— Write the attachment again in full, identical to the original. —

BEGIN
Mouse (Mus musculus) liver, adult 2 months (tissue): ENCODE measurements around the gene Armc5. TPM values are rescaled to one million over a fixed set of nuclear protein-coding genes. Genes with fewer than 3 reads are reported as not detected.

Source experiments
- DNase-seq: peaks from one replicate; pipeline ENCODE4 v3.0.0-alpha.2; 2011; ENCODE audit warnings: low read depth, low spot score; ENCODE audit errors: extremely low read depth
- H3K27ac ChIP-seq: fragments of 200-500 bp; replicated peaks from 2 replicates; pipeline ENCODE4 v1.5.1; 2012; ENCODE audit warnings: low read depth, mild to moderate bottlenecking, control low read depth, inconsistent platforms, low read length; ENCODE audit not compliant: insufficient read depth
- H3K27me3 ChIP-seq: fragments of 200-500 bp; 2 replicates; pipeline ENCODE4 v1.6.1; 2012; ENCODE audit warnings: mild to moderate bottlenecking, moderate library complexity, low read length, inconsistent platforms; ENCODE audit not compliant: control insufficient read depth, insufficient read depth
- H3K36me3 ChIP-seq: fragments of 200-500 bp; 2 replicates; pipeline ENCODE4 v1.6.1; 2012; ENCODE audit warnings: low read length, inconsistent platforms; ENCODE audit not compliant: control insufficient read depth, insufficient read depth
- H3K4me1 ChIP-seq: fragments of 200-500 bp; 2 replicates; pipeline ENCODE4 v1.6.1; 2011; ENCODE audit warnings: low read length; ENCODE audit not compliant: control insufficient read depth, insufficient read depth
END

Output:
Mouse (Mus musculus) liver, adult 2 months (tissue): ENCODE measurements around the gene Armc5. TPM values are rescaled to one million over a fixed set of nuclear protein-coding genes. Genes with fewer than 3 reads are reported as not detected.

Source experiments
- DNase-seq: peaks from one replicate; pipeline ENCODE4 v3.0.0-alpha.2; 2011; ENCODE audit warnings: low read depth, low spot score; ENCODE audit errors: extremely low read depth
- H3K27ac ChIP-seq: fragments of 200-500 bp; replicated peaks from 2 replicates; pipeline ENCODE4 v1.5.1; 2012; ENCODE audit warnings: low read depth, mild to moderate bottlenecking, control low read depth, inconsistent platforms, low read length; ENCODE audit not compliant: insufficient read depth
- H3K27me3 ChIP-seq: fragments of 200-500 bp; 2 replicates; pipeline ENCODE4 v1.6.1; 2012; ENCODE audit warnings: mild to moderate bottlenecking, moderate library complexity, low read length, inconsistent platforms; ENCODE audit not compliant: control insufficient read depth, insufficient read depth
- H3K36me3 ChIP-seq: fragments of 200-500 bp; 2 replicates; pipeline ENCODE4 v1.6.1; 2012; ENCODE audit warnings: low read length, inconsistent platforms; ENCODE audit not compliant: control insufficient read depth, insufficient read depth
- H3K4me1 ChIP-seq: fragments of 200-500 bp; 2 replicates; pipeline ENCODE4 v1.6.1; 2011; ENCODE audit warnings: low read length; ENCODE audit not compliant: control insufficient read depth, insufficient read depth